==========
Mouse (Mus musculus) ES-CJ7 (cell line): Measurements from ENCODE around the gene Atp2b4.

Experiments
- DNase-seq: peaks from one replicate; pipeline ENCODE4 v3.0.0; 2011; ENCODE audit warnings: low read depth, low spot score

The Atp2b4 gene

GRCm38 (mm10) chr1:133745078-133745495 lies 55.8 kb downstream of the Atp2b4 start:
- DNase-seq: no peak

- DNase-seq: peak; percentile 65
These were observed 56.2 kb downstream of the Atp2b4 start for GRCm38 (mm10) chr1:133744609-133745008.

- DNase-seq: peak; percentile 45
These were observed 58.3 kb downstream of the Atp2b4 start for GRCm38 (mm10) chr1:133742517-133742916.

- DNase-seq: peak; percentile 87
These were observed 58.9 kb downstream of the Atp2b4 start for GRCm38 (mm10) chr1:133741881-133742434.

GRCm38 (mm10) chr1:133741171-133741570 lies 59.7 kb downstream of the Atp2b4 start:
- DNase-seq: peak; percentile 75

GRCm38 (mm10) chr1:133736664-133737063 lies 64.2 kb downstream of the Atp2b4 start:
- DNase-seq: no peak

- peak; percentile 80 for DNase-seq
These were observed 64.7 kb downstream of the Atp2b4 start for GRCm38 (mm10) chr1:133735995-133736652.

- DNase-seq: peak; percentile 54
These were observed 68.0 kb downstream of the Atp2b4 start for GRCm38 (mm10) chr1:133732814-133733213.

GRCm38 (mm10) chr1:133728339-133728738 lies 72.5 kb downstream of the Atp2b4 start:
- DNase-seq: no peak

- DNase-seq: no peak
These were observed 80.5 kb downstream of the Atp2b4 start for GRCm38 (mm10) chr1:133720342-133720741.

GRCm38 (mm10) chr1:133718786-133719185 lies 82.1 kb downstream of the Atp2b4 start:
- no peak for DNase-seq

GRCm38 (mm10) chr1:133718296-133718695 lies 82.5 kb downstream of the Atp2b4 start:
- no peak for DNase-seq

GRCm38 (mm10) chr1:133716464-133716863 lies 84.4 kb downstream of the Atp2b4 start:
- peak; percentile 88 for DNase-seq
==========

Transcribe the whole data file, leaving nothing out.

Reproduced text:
Mouse (Mus musculus) ES-CJ7 (cell line): Measurements from ENCODE around the gene Atp2b4.

Experiments
- DNase-seq: peaks from one replicate; pipeline ENCODE4 v3.0.0; 2011; ENCODE audit warnings: low read depth, low spot score

The Atp2b4 gene

GRCm38 (mm10) chr1:133745078-133745495 lies 55.8 kb downstream of the Atp2b4 start:
- DNase-seq: no peak

- DNase-seq: peak; percentile 65
These were observed 56.2 kb downstream of the Atp2b4 start for GRCm38 (mm10) chr1:133744609-133745008.

- DNase-seq: peak; percentile 45
These were observed 58.3 kb downstream of the Atp2b4 start for GRCm38 (mm10) chr1:133742517-133742916.

- DNase-seq: peak; percentile 87
These were observed 58.9 kb downstream of the Atp2b4 start for GRCm38 (mm10) chr1:133741881-133742434.

GRCm38 (mm10) chr1:133741171-133741570 lies 59.7 kb downstream of the Atp2b4 start:
- DNase-seq: peak; percentile 75

GRCm38 (mm10) chr1:133736664-133737063 lies 64.2 kb downstream of the Atp2b4 start:
- DNase-seq: no peak

- peak; percentile 80 for DNase-seq
These were observed 64.7 kb downstream of the Atp2b4 start for GRCm38 (mm10) chr1:133735995-133736652.

- DNase-seq: peak; percentile 54
These were observed 68.0 kb downstream of the Atp2b4 start for GRCm38 (mm10) chr1:133732814-133733213.

GRCm38 (mm10) chr1:133728339-133728738 lies 72.5 kb downstream of the Atp2b4 start:
- DNase-seq: no peak

- DNase-seq: no peak
These were observed 80.5 kb downstream of the Atp2b4 start for GRCm38 (mm10) chr1:133720342-133720741.

GRCm38 (mm10) chr1:133718786-133719185 lies 82.1 kb downstream of the Atp2b4 start:
- no peak for DNase-seq

GRCm38 (mm10) chr1:133718296-133718695 lies 82.5 kb downstream of the Atp2b4 start:
- no peak for DNase-seq

GRCm38 (mm10) chr1:133716464-133716863 lies 84.4 kb downstream of the Atp2b4 start:
- peak; percentile 88 for DNase-seq